Canals with MJ Rodriguez. Via Shutterstock
On the eve of the start of the final season of Pose, series creator Steven Canals has spoken about the difficulty of running the series, the decision to end it after three seasons, and the original, much darker concept of the show. ‘history.
In a new interview with DigitalSpy, Canals reiterated that it had taken years to get the green light from Pose. Agents, studio managers, and just about everyone else discouraged him from trying to put on a show on the ballroom stage.
“I would say about 50% gave me a version of, ‘This is going to be really tough. It’s very black, it’s very brown, it’s queer, it’s trans, it’s a period piece, ”he says of his pitch meetings. “But then there was a small group that was very blunt, saying, ‘No one is ever going to give you the money or the confidence you need to get to the finish line.’”
By the time he met co-creator and executive producer Ryan Murphy, Canals was almost ready to give up.
“I was tired because it had been two and a half years since I’d been going into and out of offices, telling the story and talking about it,” he says of their first meeting. “So by the time I got to the reunion with Ryan, I was equally exhausted, and at the same time there was a kind of interesting attitude and energy ‘I don’t feel like to have something to lose ‘. But as soon as we sat down and started talking, I immediately realized, “Oh, that’s the right person for this. And so at the end of that meeting, he was like, ‘OK, we’re going to do this together. “I don’t think I’ll ever have another experience like this in this industry. “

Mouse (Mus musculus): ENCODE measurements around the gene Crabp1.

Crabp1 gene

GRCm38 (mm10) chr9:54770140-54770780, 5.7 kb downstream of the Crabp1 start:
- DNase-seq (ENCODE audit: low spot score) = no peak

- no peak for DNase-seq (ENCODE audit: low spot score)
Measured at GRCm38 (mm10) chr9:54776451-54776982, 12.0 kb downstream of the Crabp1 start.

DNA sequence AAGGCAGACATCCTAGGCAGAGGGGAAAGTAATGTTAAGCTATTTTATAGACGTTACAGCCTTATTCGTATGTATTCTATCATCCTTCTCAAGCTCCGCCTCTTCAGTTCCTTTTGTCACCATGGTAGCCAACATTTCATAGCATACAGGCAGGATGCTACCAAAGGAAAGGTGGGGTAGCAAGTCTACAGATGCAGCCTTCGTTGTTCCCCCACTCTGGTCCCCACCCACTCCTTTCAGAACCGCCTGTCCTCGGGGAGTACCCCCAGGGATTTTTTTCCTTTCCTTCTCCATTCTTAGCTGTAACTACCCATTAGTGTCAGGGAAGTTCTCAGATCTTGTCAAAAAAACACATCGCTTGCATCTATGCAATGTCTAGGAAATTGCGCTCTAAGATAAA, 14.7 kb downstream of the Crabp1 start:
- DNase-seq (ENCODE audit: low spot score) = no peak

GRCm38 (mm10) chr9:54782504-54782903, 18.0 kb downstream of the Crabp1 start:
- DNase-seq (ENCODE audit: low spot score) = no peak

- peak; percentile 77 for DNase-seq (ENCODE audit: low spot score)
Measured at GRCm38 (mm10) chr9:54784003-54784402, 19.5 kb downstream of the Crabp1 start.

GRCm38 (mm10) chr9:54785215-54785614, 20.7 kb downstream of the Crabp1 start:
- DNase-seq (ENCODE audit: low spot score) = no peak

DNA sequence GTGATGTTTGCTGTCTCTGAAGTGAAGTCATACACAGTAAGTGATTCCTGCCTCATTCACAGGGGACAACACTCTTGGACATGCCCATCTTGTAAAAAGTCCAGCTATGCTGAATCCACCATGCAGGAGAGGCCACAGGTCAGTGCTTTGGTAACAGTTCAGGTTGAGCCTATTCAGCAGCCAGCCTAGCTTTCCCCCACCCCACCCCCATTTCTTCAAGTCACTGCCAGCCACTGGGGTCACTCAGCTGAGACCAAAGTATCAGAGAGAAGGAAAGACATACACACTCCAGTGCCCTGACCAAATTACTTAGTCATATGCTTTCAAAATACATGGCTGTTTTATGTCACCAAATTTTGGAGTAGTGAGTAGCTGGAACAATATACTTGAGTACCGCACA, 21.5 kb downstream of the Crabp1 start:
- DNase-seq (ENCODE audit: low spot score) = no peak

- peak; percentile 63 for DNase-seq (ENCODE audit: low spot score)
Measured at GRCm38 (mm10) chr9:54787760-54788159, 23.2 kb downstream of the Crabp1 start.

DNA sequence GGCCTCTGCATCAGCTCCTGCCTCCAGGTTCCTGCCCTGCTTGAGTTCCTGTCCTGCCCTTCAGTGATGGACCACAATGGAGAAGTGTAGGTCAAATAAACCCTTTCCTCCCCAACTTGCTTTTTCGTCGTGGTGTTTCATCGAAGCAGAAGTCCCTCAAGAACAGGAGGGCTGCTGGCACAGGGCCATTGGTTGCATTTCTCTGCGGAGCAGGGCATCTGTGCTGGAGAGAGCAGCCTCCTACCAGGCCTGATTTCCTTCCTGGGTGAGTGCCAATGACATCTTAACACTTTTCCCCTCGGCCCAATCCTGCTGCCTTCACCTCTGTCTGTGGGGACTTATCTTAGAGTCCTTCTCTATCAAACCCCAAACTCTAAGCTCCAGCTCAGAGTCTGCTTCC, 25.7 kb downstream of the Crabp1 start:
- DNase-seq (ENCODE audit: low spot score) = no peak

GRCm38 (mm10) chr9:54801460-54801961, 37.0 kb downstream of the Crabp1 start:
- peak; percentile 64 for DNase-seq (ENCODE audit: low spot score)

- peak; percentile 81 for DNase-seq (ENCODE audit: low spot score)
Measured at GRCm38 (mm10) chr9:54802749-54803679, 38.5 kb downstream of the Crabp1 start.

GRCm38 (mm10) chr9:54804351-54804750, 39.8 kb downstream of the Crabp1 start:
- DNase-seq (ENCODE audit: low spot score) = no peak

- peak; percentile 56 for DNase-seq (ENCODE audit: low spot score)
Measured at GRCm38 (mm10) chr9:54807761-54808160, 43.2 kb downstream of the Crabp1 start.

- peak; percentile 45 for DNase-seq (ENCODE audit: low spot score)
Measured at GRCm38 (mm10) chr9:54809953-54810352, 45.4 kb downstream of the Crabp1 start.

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Canals then detailed their original concept, much darker for the show which was less Paris is Burning and more Les Misérables.
“The main course was the same,” he says of the original pilot script, “meaning there’s a young black boy named Damon who gets kicked out of his house for being gay. , he moves to New York, then gets tangled up in the prom scene, and gets caught up in a war between two mothers. But in this original draft, Damon becomes a sex worker. So he survives in the Piers, and he has a pimp. This pimp is murdered in the pilot. And so the basic story of the first season was a lot darker than what the show has become. At the end of the pilot, you know who is responsible for the murder. But it kind of becomes a cat and mouse tale where you’re like, ‘Oh, no, are they going to get caught? Will they be arrested for this murder? ”
“And at that point,” Canals explained, “Ryan said, ‘Let’s just go back to your original draft.’ We started to rewrite it, and it was still dark. And then I got a note from Ryan that changed everything. He just said, ‘You have a real joy to be a queer person of color. I want to feel this joy. This happiness, this love that you have for your identity and your community… It must be on the page. ”
For Canals, the show’s success only raised more questions. Leader among them: how and when to end the series. In the interview, he reveals that he struggled to decide whether Season 3 should be the last of the series. In the end, it seemed appropriate.
“Ryan and I have been very careful about this,” he recalls. “We definitely could have done a fourth or fifth season if we really wanted to. But the thing is, the audience will take care of the filling, right? They will know if there is an intention behind the story. I think the previous two seasons had such a clear bow and such a clear thread. It was heartbreaking to make that decision, to say, “Alright, I think we’re done. I know the audience probably won’t agree with this, but it was really done with the audience in mind. Let’s go when we’re still on top. Let’s go when people are still excited about us and like us. “
Pose Season 3 premieres Sunday, May 2 on FX.